DeCorso admitted to writing medically unnecessary brace orders for telemedicine companies without speaking to beneficiaries or doing physical exams. He also admitted that his conduct resulted in a $13 million loss to Medicare. He has agreed to pay more than $7 million in restitution to the federal government.
McNeal got the Medicare beneficiaries' information for DeCorso to write the prescriptions from telemarketing companies, according to the indictment. Then, authorities allege, McNeal sent the prescriptions back to the same telemarketing companies in exchange for payments described as kickbacks and bribes.
Federal investigators allege these telemarketing companies sold the prescriptions to the durable medical equipment companies, who, as part of the scheme, fraudulently billed Medicare for the braces.
McNeal's lawyer says he can't discuss his client's case for this story because of the pending lawsuit. DeCorso's lawyer did not respond to multiple requests for comment.
The U.S. attorneys allege the money made from the scheme was hidden through international shell corporations and used to buy luxury real estate, exotic automobiles and yachts.
Taxpayers on the hook for millions
It's clearly a profitable business. Taxpayers are the ones who ultimately pay for Medicare fraud, which often leads to higher health care premiums and higher out-of-pocket costs.
Medicare spending on the sorts of braces highlighted in the inspector general's investigations increased by more than $200 million from 2013 to 2017, according to an analysis of Medicare data by Kaiser Health News. While the number of Medicare fee-for-service beneficiaries increased only slightly (by 5%) from 2013 to 2017, spending on the three types of braces increased by 51% during that same period.
In an April news release about Operation Brace Yourself, Assistant Attorney General Brian Benczkowski, of the DOJ's Criminal Division, called the Medicare scheme "an expansive and sophisticated fraud to exploit telemedicine technology meant for patients otherwise unable to access health care."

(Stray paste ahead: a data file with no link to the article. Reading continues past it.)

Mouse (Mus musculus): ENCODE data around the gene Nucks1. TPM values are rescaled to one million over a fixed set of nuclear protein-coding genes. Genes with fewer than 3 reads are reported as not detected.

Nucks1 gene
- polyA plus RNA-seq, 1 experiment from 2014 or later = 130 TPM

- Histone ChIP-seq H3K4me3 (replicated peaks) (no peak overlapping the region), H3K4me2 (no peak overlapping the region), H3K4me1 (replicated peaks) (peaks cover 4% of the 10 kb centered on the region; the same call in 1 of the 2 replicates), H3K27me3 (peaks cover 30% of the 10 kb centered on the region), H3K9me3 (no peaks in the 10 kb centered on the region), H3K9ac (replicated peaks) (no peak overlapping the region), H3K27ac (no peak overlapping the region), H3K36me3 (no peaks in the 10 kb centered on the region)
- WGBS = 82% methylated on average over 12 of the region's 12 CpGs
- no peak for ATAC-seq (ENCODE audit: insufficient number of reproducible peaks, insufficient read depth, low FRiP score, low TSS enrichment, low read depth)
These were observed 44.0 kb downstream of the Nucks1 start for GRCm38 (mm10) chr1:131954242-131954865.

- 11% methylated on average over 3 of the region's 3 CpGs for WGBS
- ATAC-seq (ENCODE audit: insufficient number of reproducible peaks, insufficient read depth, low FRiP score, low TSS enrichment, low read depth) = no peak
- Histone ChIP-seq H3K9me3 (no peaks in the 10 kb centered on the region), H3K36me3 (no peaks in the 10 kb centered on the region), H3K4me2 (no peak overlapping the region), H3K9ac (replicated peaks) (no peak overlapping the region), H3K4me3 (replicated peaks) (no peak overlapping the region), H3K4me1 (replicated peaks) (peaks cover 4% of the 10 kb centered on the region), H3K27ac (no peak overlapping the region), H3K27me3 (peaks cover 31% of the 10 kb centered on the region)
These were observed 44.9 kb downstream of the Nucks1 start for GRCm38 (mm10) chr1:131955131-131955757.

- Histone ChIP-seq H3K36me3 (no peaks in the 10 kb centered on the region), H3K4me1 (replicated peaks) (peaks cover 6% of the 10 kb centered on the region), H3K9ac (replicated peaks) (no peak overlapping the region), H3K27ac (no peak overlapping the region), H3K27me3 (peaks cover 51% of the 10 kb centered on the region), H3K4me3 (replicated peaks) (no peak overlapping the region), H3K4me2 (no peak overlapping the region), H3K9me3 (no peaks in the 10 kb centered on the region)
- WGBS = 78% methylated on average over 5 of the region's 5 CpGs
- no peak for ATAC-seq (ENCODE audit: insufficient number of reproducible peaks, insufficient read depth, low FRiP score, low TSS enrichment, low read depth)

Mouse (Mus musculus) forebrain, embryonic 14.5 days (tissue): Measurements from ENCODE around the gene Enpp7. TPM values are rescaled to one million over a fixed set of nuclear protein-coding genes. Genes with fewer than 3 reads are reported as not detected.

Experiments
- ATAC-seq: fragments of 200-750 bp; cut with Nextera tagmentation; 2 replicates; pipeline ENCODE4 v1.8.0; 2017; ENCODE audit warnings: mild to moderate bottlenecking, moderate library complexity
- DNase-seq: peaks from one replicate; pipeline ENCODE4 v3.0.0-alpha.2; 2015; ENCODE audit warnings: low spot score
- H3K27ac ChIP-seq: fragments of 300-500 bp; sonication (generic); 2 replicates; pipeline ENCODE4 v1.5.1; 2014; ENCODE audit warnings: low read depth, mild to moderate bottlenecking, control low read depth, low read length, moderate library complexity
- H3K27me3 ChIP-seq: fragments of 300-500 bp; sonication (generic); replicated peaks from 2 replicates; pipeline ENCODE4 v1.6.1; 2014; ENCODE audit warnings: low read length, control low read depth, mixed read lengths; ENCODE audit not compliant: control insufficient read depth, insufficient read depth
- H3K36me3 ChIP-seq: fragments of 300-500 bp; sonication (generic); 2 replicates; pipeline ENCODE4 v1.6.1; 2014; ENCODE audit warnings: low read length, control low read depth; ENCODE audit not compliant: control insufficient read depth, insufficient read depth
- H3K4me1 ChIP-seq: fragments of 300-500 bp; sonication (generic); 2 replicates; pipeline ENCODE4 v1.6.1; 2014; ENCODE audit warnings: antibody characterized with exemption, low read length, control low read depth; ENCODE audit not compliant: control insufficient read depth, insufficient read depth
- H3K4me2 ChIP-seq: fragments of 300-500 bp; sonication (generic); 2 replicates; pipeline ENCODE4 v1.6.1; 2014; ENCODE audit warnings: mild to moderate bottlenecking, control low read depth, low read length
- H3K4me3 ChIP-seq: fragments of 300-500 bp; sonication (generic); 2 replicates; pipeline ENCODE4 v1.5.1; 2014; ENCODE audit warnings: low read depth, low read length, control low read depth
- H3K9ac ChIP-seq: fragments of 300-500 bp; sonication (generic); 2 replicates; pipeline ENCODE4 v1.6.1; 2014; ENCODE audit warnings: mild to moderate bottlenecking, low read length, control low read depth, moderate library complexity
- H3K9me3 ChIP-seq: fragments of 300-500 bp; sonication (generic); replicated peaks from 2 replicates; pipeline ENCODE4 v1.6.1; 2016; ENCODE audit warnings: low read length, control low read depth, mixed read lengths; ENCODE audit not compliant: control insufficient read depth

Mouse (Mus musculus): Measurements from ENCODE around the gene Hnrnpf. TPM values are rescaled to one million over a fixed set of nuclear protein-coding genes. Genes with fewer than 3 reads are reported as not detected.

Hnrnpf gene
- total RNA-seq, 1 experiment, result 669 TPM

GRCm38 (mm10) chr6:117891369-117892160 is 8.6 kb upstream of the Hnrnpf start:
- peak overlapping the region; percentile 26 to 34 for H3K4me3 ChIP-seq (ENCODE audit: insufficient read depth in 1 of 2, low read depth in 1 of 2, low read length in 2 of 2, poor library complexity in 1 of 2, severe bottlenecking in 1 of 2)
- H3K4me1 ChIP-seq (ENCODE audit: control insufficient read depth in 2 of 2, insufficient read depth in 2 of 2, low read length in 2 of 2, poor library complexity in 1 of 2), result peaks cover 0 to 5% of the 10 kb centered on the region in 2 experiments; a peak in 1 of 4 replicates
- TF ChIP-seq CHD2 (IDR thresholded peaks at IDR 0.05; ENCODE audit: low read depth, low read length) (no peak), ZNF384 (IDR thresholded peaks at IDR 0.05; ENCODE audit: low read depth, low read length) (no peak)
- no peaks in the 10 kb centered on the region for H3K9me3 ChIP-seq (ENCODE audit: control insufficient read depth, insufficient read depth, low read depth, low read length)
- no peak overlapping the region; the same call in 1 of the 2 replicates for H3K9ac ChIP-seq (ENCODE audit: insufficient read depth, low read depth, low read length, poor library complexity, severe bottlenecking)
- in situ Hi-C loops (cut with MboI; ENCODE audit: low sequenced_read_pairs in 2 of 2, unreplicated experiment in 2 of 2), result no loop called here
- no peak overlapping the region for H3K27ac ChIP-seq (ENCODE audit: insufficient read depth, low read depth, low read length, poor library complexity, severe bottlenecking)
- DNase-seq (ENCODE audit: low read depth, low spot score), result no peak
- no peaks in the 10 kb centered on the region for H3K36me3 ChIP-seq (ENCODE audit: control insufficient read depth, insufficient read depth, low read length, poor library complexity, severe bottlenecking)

Nathaniel Lacktman, a lawyer who represents telemedicine companies and organizations, was quick to point out that the industry does not recognize the fraudsters involved in these schemes as legitimate businesses.
"These are actually really sketchy online marketing companies participating in these schemes, who are billing themselves as telemedicine," says Lacktman, who works in the Tampa office of the law firm Foley & Lardner. "But in fact, they're companies we've never heard of."
All of this comes at a time when Medicare and Medicare Advantage are expanding their use of telemedicine, though the federal programs have been slower to adopt the practice than the private sector, says Laura Laemmle-Weidenfeld, a health care lawyer at the law firm Jones Day.
"I would hate for Medicare to fall even further behind with telehealth," says Laemmle-Weidenfeld, who previously worked in the Fraud Section of the DOJ's Civil Division. "The vast majority of telehealth providers are legitimate but, as with anything, there are a few bad apples."
Even with the recent federal busts, the scams continue. And they're not isolated to durable medical equipment. A $2.1 billion scheme was busted by the DOJ in September which involved telemedicine doctors authorizing unnecessary genetic tests.
Travis Trumitch, who works for the Illinois nonprofit AgeOptions, which helps report Medicare fraud in the state, says he received three voicemails over a recent weekend reporting suspected durable medical equipment scams.
John Ernest says he still receives calls every day with individuals on the line who say they work for Medicare and ask for Dean Ernest's information ― though his father died in April.
But Ernest can't change his phone number, because it's the main line associated with his painting business.
"It really drives me crazy," Ernest says. "How many people are they ripping off?"
Kaiser Health News data editor Elizabeth Lucas contributed to this report.
KHN is a nonprofit, editorially independent program of the Kaiser Family Foundation that is not affiliated with Kaiser Permanente.